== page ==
Shakespeare once referred to April as "proud-pied." This Wolf doesn't know what that fucking means, but it seems like spring is the time for new vinyl pies from White Mystery, the local sibling garage-rock duo of Alex and Francis White. After all, it was last March that their self-titled, self-released debut LP sprang into the world like flowers from the ground or some other Shakespearean shit. Well, it's happening again! Following a spate of tour dates in the south and midwest this spring, the flame-haired group will drop their second album, Blood & Venom, on April 20. You can grab a slice the same day at Logan Square venue Pancho's, which is hosting the band's record-release show.
Hip-hop producer Void Pedal (ne Chad Schneider) is dropping his debut instrumental album, Omni Colour, on Tuesday. Jazz Record Mart employee David Humphries is releasing it on his fledgling label, Fieldwerk, and it'll be available as an LP/CD/DL. (What, no CS?) The album is all manner of party jams and heavy on the sampling. By the time you read this, Mr. Pedal will be gone—he's on the road opening for indie-rap sensations Busdriver and Dark Time Sunshine. The tour hits the Abbey Pub on March 14, sans Busdriver, and in the meantime you can download Void Pedal's latest single, "Looking Glass," for free at bit.ly/void-pedal-single.
If you saw Miles Raymer's Critic's Choice two weeks ago, you already know there's a new Joan of Arc record—tracked in 2005, Oh Brother features mastermind Tim Kinsella working with the long-dormant Friend/Enemy (which includes Hella drummer Zach Hill), Robert A. Lowe (aka Lichens), jazz drummer Frank Rosaly, and others. But after sniffing around the yurt in the garden behind the Wicker Park Senior Apartments, where Kinsella is rumored to live, this Wolf can report an extra wrinkle: Oh Brother probably won't be getting a Pitchfork review. Last week, Pitchfork founder and former Chicagoan Ryan Schreiber told WFMU's Seven Second Delay that five or six years ago Kinsella got upset about the site's reviews of his records and threatened to punch him. Kinsella tells us that he did threaten to fight the entire Pitchfork staff during an interview with Chicago Public Radio, but the only time he remembers meeting Schreiber was when they both were drunk backstage at a Man Man show. "I thought that we hit it off well and were both laughing and having a fine time," he says. "Then the next morning our publicist and label both called in a panic by the time I woke up saying, 'What've you done? You got yourself blacklisted from Pitchfork!' So I don't actually know what happened."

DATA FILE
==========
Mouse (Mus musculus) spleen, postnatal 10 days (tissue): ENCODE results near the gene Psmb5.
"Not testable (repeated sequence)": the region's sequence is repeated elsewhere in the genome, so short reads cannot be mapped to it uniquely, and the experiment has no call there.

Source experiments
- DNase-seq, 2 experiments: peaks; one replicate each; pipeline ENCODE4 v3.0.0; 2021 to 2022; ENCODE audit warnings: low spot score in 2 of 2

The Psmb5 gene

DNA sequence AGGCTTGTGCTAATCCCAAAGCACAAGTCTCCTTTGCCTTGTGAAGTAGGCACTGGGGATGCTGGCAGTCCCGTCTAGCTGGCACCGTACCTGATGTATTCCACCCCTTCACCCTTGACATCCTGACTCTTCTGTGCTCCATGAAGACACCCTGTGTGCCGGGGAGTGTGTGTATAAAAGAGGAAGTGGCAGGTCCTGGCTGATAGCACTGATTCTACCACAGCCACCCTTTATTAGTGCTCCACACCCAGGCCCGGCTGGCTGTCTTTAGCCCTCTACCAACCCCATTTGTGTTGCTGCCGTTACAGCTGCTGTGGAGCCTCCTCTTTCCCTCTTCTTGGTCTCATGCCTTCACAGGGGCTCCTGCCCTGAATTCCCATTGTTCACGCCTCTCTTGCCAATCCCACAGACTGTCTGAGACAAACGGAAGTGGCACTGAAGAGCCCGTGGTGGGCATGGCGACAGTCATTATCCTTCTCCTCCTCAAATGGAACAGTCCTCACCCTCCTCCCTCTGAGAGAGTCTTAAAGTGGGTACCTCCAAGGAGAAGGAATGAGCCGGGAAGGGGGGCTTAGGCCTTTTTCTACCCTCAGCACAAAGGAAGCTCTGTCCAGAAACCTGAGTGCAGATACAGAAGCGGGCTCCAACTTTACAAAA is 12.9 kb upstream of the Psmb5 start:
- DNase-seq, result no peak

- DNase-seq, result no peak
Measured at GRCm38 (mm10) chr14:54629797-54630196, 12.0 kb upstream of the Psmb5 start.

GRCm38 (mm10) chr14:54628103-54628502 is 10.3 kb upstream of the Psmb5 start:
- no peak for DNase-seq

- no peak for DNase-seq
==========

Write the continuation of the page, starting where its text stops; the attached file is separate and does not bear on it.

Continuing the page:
Numero Group didn't win a Grammy, but Eminem did. This Wolf thinks it's a sign that America is effed!
We just got our wooly mitts on the new "Criminal" b/w "Castle of Nothing" seven-inch by Chicago weirdo-pop maven Rollin Hunt, which local label Moniker Records will release March 29. His bewitching sense of melody and severely outre arrangements remind us of Phil Spector and/or Jandek, albeit really leaned-out on dextromethorphan. We find it righteously woozy. Blog doofs will probably refer to Mr. Hunt as chillwave, but this Wolf prefers "leanwave." Having already dropped a couple CD-Rs, Hunt is readying his first proper full-length, The Phony, which comes out July 12.
Remember Scalding Lucy, the local electro-glam duo that specializes in creepy mashup cover songs? This Wolf didn't either! Last year, Gossip Wolf chided them for their grind of Berlin and the Police, "Every Breath You Take (Take My Breath Away)," which gave us a flashback boner for Kelly McGillis in Top Gun. Anyway, Scalding Lucy's B.J. Cox (not a porn name) dropped his debut solo EP, Tongue in Cheek, on Valentine's Day. Pink Floyd engineer Andrew Jackson mastered Tongue, which includes a pleasingly warped cover of Divinyls' "I Touch Myself." It'd make a great belated VD present!